Bishop’s Letter: Forgiveness

 

 

Forgive your neighbor’s injustice;
then when you pray, your own sins will be forgiven.

Sirach 28:2

My Sisters and Brothers in Christ:

On Wednesday, August 26, during his catechesis for the General Audience, Pope Francis said, “In the face of the pandemic and its social consequences, many risk losing hope.  In this time of uncertainty and anguish, I invite everyone to welcome the gift of hope that comes from Christ.  It is He who helps us navigate the tumultuous waters of sickness, death and injustice, which do not have the last word over our final destination.”  If it is true that no one can save him/herself on his/her own, then our need, our longing for hope must give way to prayer.

Yes, we are called to pray.  In prayer we are able to offer hope through forgiveness.  The Eucharist is the source of forgiveness.   After we receive and are nourished at the table of the Lord, we are called as His disciples to go forth and bring forgiveness to our brothers and sisters.  If we cultivate forgiveness, we will find an infinite store waiting for us when we meet God.  For, could anyone nourish anger against another and expect healing from the LORD?

What is the type of world God is calling us to create?  It is a world through, with and in God.  Can we honestly say that this is the world in which we live?  How often are we distracted by the profane instead of recognizing the sacred of each moment?  God crowns us with mercy and compassion and asks us to do the same for others.  God’s benefits are sources of blessing and gratitude.  When we are deeply aware of all that we have received, then we are joyous and go forth to love and serve the Lord.  Each one of us is not alone.  We are already in company because God is with us.  We are called to support the lives of others and with them the entire world.

On September 13 we celebrate our senior priests who have cared for our souls for so many years.  There are 67 retired diocesan priests. They represent 48 percent of the diocesan priests serving in the Diocese of Orlando. Most of these priests still assist parishes on a regular basis, celebrating Sunday Mass weekly; performing marriages and baptisms; and visiting the sick in hospitals. Without these dedicated men, many parishes would not be able to offer the full range of Masses and Sacraments that are currently available.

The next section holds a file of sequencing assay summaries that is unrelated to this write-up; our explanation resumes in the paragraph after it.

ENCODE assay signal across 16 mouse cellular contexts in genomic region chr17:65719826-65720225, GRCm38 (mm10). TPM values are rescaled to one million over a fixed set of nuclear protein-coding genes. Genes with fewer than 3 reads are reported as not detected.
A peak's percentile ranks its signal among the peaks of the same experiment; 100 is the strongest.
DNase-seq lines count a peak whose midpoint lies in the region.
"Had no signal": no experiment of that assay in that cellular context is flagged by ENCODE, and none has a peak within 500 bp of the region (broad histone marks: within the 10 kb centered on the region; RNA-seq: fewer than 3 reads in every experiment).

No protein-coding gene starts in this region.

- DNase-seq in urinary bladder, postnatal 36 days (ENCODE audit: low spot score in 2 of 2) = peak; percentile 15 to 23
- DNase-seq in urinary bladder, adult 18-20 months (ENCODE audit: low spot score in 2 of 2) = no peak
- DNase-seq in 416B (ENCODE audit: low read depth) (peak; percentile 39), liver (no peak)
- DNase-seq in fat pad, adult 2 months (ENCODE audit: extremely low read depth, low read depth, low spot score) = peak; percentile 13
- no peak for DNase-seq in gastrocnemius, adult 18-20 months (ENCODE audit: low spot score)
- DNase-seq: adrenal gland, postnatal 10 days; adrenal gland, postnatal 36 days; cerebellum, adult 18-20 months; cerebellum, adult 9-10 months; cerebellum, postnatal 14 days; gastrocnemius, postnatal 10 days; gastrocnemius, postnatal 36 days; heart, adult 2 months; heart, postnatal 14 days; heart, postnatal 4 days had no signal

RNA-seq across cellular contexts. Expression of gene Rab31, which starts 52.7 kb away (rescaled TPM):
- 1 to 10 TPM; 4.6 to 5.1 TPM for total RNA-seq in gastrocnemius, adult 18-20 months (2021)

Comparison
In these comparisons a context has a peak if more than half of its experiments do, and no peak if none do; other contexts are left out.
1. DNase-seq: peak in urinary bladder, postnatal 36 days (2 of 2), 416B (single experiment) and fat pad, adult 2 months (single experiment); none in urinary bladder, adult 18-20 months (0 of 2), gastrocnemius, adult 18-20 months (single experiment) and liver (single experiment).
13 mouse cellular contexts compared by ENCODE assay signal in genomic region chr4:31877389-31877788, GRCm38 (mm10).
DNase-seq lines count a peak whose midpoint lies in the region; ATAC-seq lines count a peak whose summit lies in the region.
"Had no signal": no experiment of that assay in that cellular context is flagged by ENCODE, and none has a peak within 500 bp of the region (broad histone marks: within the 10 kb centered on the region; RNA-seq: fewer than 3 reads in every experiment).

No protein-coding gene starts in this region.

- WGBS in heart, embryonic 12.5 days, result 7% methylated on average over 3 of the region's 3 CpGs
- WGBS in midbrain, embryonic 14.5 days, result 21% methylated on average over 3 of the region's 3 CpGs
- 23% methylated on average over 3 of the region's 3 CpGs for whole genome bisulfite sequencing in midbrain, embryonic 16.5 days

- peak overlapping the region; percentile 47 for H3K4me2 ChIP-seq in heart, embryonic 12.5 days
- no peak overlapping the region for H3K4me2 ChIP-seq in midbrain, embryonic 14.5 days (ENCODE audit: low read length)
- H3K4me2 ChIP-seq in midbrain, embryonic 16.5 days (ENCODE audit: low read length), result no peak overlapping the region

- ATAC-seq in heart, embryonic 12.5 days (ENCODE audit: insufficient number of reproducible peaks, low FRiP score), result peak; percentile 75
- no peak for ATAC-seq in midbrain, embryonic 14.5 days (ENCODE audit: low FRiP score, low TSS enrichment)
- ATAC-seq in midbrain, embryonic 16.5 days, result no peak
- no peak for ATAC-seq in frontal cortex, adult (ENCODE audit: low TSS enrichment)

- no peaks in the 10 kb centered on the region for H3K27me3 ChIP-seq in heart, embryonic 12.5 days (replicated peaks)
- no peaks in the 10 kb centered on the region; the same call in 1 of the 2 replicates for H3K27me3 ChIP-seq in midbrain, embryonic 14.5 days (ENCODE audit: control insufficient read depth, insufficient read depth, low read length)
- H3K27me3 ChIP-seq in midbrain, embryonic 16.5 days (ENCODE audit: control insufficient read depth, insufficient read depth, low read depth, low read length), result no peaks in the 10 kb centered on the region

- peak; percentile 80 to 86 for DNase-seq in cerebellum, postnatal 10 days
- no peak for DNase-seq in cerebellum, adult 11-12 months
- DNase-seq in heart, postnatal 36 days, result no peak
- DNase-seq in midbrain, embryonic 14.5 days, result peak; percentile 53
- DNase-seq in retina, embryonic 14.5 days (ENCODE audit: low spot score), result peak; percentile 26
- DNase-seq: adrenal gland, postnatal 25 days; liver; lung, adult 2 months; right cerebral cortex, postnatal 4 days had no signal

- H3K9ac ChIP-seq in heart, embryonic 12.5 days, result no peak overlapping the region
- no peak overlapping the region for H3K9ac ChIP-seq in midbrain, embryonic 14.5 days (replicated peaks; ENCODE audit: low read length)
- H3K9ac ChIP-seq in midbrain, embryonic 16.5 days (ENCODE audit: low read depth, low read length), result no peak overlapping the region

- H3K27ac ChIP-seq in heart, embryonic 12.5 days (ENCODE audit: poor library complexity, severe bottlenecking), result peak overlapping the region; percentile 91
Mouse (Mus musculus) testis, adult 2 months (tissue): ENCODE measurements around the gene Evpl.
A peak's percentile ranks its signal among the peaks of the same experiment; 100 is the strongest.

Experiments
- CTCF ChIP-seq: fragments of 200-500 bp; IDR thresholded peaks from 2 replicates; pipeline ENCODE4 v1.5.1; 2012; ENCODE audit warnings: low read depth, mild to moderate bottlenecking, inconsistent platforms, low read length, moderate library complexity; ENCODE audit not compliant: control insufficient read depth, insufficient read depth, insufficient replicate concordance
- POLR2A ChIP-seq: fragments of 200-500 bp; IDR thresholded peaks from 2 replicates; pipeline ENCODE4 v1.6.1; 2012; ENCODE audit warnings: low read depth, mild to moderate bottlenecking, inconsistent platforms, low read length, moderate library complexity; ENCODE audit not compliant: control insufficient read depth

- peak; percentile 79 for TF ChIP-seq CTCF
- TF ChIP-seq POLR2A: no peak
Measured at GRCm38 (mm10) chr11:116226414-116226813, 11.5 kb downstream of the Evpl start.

We attend to the formative needs of the retired priests centered around four aspects: human, spiritual, intellectual and pastoral. We annually provide financial support for these grace-filled men through outreach assisting with healthcare, nursing care, Advent and Lenten Gatherings, Convocations, Aging with Grace retreats, prayer services, safe environment certification, and celebrations of jubilarians.  I invite you to consider a financial gift through the special collection on September 13 for the care of our senior priests.

On September 11 we remembered with prayerful gratitude those first responders who died as they assisted the injured and dying after the terrorist attack on our country.  On Tuesday, September 29, I will celebrate the annual Blue Mass at 12:10 p.m. at St. James Cathedral.  The annual Blue Mass allows us as a community of faith to pray for our first responders.  They support the lives of others and with them the entire world.  I invite you to participate in the celebration of the Blue Mass via livestream at www.youtube.com/orlandodiocese. They are sworn to protect all life. Please pray for these men and women who are called to serve each one of us.

My sisters and brothers in Christ, may our daily living be an offering of forgiveness.  May this forgiveness through Christ bind us to one another in hope and excelling love.